At Salon, Jamelle Bouie claims that Conor’s emphasis on the President is misplaced. “Presidential elections,” he writes, “are not the place where meaningful change occurs.” What makes this assertion ridiculous is that, on the one hand, Bouie claims that as the executive Obama does not act with complete autonomy. While this is surely true to an extent, the most egregious transgressions of the current administration are not of this sort. The “Kill List” after all, requires one man’s signature, and his alone.
On the other hand however, Bouie is content to claim a few paragraphs later that, “A world where Johnson could be elected president—which, Conor says, would be a good outcome—is a world where these things are possible. His domestic policies would throw millions into hardship, and his hugely contractionary economic policies would plunge the country—and the globe—into a recession.”
For Bouie then, Obama’s hands are tied because the American people want the drone war, AND also a Gary Johnson presidency would lead to international ruin because, well, he would institute austerity unopposed because, well, the people want austerity? The ridiculousness of this chain of assertions is so self-evident that I will not waste any more time on it.
Instead, I’ll turn to this post from Tom Levenson which does a better job of elucidating Bouie’s troubled point. “Ahh,” sighs Levenson, “the eternal righteousness of the resolutely disengaged.” Yes, Levenson considers Conor and his vote to be of a piece with being “resolutely disengaged.” In Levenson’s resolutely disingenuous summation then, one is only being engaged if they vote for a candidate whom Levenson believes is legitimate. Johnson, and the handful of other fringe candidates are not, though whether this is because they have so little popular support, or because people like Levenson consider them to be a priori illegitimate, is unclear.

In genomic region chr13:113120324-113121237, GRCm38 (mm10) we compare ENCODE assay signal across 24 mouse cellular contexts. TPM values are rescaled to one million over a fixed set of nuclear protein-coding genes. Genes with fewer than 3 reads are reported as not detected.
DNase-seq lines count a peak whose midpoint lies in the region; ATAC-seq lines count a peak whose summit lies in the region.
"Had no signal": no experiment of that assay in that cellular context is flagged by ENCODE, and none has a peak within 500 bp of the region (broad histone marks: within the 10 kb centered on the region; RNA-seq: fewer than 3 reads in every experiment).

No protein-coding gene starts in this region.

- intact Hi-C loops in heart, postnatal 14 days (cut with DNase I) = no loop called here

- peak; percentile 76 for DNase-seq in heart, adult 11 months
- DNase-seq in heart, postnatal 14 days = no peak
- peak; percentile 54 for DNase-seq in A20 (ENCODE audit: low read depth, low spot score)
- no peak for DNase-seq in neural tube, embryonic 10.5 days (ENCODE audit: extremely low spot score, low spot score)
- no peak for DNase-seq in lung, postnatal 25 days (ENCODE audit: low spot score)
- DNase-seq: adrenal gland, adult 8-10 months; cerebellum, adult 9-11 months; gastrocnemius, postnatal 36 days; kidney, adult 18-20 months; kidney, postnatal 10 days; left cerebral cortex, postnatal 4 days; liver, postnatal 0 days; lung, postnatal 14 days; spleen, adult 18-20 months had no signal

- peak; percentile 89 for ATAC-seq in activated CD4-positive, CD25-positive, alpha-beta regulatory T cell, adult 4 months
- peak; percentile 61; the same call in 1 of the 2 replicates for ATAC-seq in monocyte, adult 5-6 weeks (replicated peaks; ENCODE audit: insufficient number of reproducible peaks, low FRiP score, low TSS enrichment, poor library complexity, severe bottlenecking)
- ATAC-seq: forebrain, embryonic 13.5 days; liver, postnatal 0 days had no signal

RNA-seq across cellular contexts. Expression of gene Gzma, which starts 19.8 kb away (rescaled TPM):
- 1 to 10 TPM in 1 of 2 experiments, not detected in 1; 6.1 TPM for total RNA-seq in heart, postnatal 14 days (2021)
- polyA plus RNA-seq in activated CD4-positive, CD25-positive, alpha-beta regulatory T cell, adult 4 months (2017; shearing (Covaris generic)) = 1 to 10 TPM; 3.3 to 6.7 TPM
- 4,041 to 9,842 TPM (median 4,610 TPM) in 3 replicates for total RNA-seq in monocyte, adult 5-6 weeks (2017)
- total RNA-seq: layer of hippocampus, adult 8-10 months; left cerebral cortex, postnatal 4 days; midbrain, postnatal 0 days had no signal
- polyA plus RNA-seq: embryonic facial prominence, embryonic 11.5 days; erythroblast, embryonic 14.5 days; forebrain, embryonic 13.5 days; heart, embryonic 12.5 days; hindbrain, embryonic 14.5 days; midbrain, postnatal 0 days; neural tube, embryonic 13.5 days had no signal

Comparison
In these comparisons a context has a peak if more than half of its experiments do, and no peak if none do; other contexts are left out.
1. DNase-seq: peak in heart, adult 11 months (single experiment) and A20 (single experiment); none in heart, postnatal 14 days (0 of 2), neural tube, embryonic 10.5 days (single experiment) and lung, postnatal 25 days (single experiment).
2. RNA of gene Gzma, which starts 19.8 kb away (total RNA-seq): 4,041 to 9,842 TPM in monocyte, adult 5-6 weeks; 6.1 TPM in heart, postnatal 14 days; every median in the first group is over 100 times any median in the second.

See, Levenson’s and many other people’s thinking suffers from a contradiction of sorts. He and they accuse people like Conor of being babies for effectively taking their vote home and quitting the game. That is because they don’t think Johnson has any chance of winning. But that is only the case if a majority of people don’t agree with Johnson, and thus don’t support him. If people like Levenson think that Johnson can’t win because, despite having a silent majority of support, that silent majority is not enlightened enough as to his existence to vote for him, then there is nothing at all disengaging about Conor’s vote. Especially not his talking about his vote. What other means could there be for shaking all of the would-be Johnson supporters into action?
So Levenson & Co. don’t think Johnson can win because really, they don’t think a majority of people would vote for him not matter how much public knew about him. He is a fringe candidate because of his views, not because of some nefarious monopoly on the electoral “system.” So Levenson & Co. are in effect saying that Conor shouldn’t support Johnson because it’s a fool’s errand. Yet surely this is absurd on its face.
After all, one must deal with the political process that is, at least until it becomes what they wish it would be. If no one should ever support a politician that has little existing support, no new politician would ever be supported! This makes the most sense in the primary season. If the logic of Levenson and others would hold, people who supported Obama back in 2007 were effectively throwing their votes away. Except that they weren’t, because he ended up winning Iowa, and eventually the nomination.